Vast to Launch Space Station on Starship Rocket

An aerospace startup named Vast has expressed interest in launching a space station on SpaceX’s Starship / Super Heavy stack. The space station, Haven-1, will become one of the first privately owned space stations if everything goes as planned.

Haven-1 could launch as early as August 2025 if everything goes smoothly. It will be capable of hosting a four-person crew who can travel to the space station on SpaceX’s Crew Dragon. Vast plans to have Haven-1 host the first crew for up to 30 days. Future crew members may be professional astronauts representing government-funded space agencies or private individuals who paid for a seat. Work could include scientific experiments and work on proposed in-space manufacturing techniques.

Haven-1 will eventually become part of a larger orbital base that Vast is currently designing. Initial designs indicate that the final base could be capable of spinning to generate “artificial gravity” with centrifugal force. The company’s CEO, Jed McCaleb, envisions building a series of large space stations capable of generating artificial gravity.

Vast’s larger space station will be 328 feet long, slightly longer than the International Space Station with a total truss length of 310 feet. The International Space Station is about the size of a football field.

Other Companies Working on Space Stations (but it’s hard)

Other companies working on a private space station include Axiom Space, which is currently preparing to add inflatable modules to the International Space Station with a series of flights to the space station. The second flight, AX-2, will be commanded by experienced astronaut Peggy Whitson and is currently scheduled to launch on May 21 at 5:37 EDT. The inflatable modules will eventually be “spun off” into their own space station before the International Space Station is retired.

Bigelow Aerospace had once done work on a privately owned space station and even sent an inflatable module to the ISS. However, it faced challenges that included being forced to suspend operations and lay off all its workers in 2020 due to the COVID-19 pandemic. It also turned down a chance to bid on future work for NASA, citing concerns about compensation. A blog entry indicates that it disputed claims made by former NASA administrator Charles Bolden during a speech in which Bolden accused Bigelow of not doing enough to make its planned space station a reality. In 2022, it signed ownership of the inflatable module it provided over to NASA.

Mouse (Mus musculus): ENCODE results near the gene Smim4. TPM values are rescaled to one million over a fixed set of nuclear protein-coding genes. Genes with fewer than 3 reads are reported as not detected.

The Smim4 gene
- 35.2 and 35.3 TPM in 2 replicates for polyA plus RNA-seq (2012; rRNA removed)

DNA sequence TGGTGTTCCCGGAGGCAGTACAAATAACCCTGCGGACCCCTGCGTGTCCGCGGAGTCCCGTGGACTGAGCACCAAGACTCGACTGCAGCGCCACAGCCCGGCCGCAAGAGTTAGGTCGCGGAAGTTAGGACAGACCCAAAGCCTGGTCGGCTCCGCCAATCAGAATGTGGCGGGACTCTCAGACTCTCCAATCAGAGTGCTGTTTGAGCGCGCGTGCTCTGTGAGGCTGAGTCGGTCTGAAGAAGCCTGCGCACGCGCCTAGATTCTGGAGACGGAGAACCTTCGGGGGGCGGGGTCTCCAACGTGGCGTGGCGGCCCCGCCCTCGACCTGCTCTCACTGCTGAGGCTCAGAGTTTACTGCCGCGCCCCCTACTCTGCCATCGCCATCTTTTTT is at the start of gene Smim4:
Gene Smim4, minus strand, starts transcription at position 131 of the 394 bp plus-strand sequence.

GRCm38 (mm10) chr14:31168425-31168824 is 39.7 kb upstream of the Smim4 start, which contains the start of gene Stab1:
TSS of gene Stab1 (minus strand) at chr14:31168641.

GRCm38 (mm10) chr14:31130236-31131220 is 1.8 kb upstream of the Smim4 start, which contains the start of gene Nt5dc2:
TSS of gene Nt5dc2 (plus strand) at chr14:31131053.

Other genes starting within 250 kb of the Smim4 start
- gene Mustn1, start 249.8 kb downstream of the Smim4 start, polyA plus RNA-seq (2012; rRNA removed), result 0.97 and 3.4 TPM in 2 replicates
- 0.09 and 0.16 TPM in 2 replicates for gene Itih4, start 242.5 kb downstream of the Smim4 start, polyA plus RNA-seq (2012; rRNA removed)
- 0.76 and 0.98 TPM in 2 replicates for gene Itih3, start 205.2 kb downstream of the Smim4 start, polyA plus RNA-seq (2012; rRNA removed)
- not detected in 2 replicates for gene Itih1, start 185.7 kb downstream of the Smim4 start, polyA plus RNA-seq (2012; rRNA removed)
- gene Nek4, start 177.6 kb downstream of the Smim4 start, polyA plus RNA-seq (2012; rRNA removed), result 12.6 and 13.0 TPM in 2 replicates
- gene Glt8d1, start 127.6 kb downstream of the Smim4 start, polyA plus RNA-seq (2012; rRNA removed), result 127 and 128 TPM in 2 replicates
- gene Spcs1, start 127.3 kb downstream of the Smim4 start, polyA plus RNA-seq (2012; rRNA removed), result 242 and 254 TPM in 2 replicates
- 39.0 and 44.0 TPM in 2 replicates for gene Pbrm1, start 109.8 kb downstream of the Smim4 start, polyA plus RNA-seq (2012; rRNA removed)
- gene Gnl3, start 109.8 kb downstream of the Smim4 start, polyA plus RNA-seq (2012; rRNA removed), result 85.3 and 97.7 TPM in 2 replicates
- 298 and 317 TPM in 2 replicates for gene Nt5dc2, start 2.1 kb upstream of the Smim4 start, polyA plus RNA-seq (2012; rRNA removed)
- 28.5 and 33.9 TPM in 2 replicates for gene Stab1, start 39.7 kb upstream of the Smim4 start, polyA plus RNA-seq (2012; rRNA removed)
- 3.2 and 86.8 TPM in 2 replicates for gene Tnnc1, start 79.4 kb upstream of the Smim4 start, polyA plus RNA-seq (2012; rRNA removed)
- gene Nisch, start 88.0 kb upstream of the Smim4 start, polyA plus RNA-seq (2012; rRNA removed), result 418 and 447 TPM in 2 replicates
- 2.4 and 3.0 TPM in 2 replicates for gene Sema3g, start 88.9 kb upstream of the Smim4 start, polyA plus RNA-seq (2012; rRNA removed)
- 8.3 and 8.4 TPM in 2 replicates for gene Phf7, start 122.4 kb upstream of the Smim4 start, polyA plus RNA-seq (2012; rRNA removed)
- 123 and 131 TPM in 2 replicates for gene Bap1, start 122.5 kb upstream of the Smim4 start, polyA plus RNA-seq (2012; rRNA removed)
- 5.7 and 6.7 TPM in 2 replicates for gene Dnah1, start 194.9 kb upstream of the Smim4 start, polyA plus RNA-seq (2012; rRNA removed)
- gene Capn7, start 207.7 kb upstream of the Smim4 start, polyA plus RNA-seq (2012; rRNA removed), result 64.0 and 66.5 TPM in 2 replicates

Starship Needs to Become Operational

Future Starship launch dates will depend on the spaceship and Super Heavy rocket becoming fully operational. The planned (and much-delayed) orbital test suffered a failure two minutes after leaving the launchpad and destroying the launchpad. However, Elon Musk remained confident in the possibility of a quick turnaround — pending, of course, FAA approval, which may depend on SpaceX being able to convince regulators and environmental activists that it won’t start a fire in a nearby state park next time.

This issue may impact the launch schedule for payloads like Vast’s Haven-1, SpaceX’s next-generation Starlink satellites, and humanitarian supplies that Starship could quickly deliver to anywhere on Earth. It’s not like a Starship prototype hasn’t suffered a rapid unscheduled disassembly before, though. SpaceX may still get it right, even if it’s on the fifth try.

Starship will enable launch of larger payloads like Haven-1, which stands a chance of becoming one of the first privately owned space stations if not necessarily the first. Along with Axiom Space, Haven-1 could expand on the concept behind NASA’s Commercial Crew Program by making it possible for space agencies to rent space and send astronauts to a privately owned space station. It could also host private passengers who may be wealthy individuals or represent organizations interested in conducting experiments.